L Guthrie      10:06 AM Mon 12/7/2009

I am one of those Carolina Coffee Shop fans who loved their cinnamon rolls more than I ever did UNC sports. Thanks for paying tribute to the place and man who was responsible for one of Chapel Hill&#39;s greatest treasures.
 

Jamie Proctor      7:10 PM Sun 12/6/2009

The Carolina Coffee Shop in its prime from the 1960s through the early 1980s<br \>was what really make Franklin Street special.<br \>
 

Bobby Mercer      10:52 AM Sun 12/6/2009

What a delightful surprise. I found this article this morning as I was reminiscing about Sunday breakfast at the Carolina Coffee Shop in the late 60s. Those really were the days, and it is hard to separate that place from that time.
 

Betsy Moore      5:15 PM Sat 12/5/2009

I hope the current owners of the Carolina Coffee Shop can recapture the spirit and food quality of Freeman&#39;s reign.
 

Nora Gaskin Esthimer      1:24 PM Sat 12/5/2009

I found this website when I googled to find the Porthole Hole Recipe, and it&#39;s been fun ever since--right, Charly? I&#39;m thrilled to know the secret to the Coffee Shop Cinnamon Rolls and will be making those quick.
 

Dominic Scott      11:25 AM Sat 12/5/2009

I thought the Carolina Coffee Shop and their neighbor, Julian&#39;s, were the two classy businesses in Chapel Hill. Did Maurice Julian eat often at the Coffee Shop, and did Freeman buy much of his wardrobe at Julian&#39;s?
 

George White      8:49 AM Sat 12/5/2009

Forty years after graduating from UNC, one thing endures; the sophistication of the staff and patrons and the sublime pleasure of dining at the Carolina Coffee Shop.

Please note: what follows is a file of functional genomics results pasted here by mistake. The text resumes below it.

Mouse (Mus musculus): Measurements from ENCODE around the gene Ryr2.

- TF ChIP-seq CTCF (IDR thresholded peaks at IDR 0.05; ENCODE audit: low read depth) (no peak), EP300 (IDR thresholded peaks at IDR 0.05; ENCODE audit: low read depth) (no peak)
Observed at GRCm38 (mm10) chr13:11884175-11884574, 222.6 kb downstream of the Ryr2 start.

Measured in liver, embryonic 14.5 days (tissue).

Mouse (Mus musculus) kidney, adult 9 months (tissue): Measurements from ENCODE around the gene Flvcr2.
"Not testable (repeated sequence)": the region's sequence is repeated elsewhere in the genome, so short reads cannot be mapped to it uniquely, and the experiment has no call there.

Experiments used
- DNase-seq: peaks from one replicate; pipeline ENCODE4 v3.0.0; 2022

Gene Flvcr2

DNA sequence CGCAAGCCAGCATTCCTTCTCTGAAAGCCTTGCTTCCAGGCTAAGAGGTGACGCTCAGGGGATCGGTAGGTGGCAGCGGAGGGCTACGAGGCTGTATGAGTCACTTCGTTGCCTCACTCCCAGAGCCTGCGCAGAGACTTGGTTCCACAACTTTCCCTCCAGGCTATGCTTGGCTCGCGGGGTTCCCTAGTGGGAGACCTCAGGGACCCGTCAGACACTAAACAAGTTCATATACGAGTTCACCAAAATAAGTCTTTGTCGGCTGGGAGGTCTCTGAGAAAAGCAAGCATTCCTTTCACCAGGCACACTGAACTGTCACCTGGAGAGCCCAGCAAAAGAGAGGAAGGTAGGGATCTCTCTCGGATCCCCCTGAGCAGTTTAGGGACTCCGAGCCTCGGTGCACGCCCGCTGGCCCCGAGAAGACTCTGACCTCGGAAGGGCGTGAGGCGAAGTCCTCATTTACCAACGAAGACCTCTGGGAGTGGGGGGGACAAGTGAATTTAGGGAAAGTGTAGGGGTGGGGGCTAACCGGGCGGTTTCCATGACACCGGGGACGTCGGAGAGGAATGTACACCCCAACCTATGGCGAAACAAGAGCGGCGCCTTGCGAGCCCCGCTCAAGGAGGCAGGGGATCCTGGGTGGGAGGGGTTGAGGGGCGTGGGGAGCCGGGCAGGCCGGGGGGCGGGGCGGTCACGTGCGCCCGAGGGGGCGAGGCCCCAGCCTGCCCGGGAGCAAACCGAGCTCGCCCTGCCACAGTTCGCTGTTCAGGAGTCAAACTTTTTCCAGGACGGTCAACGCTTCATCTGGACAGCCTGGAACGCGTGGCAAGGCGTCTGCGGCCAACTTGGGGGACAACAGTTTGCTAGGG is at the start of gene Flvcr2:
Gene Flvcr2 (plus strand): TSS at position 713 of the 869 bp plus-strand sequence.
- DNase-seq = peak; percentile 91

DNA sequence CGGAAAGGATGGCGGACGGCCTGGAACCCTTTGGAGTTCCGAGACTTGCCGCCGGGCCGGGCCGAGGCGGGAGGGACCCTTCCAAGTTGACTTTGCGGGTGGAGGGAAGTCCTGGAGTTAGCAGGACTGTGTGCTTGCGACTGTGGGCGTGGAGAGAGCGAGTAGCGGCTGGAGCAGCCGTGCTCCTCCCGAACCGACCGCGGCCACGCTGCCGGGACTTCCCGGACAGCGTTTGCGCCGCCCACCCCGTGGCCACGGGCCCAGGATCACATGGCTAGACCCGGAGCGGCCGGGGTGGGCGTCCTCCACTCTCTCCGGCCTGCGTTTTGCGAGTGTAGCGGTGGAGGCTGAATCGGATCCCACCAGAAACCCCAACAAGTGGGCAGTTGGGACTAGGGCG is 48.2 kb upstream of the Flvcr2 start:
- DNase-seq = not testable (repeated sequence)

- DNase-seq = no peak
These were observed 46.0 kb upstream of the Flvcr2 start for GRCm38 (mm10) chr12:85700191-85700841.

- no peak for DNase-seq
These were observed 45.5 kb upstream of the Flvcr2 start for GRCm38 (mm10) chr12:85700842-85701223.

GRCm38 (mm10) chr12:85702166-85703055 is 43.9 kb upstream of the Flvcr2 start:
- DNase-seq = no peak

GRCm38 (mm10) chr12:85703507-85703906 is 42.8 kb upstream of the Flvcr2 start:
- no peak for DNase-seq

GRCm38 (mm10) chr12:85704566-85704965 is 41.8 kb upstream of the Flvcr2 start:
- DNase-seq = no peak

To comment using your account, simply login or sign up above

Bite Sized Facts Link for Useful facts, financial success, universal truths, and great health info



Chapel Hill is located on a hill whose only distinguishing feature in the 18th century was a small chapel on top called New Hope Chapel. This church was built in 1752 and is currently the location of The Carolina Inn. The town was founded in 1819, and chartered in 1851.

 

 

What is it that binds us to this place as to no other? It is not the well or the bell or the stone walls. or the crisp October nights. No, our love for this place is based upon the fact that it is as it was meant to be, The University of the People.

-- Charles Kuralt

 

 

Dark Side of the Hill -- Pink Floyd, the creators of the most popular album in history, Dark Side of the Moon, took the second half of their name from Floyd Council, a Chapel Hill native, and great blues singer and guitarist. He once belonged to a group called "The Chapel Hillbillies".

 

 

Check out Charly Mann's other website:
Oklahoma Birds and Butterflies
oklahomabirdsandbutterflies.com
http://oklahomabirdsandbutterflies.com

 



We need your help. Send your submissions, ideas, photos, and questions to CHMemories@gmail.com.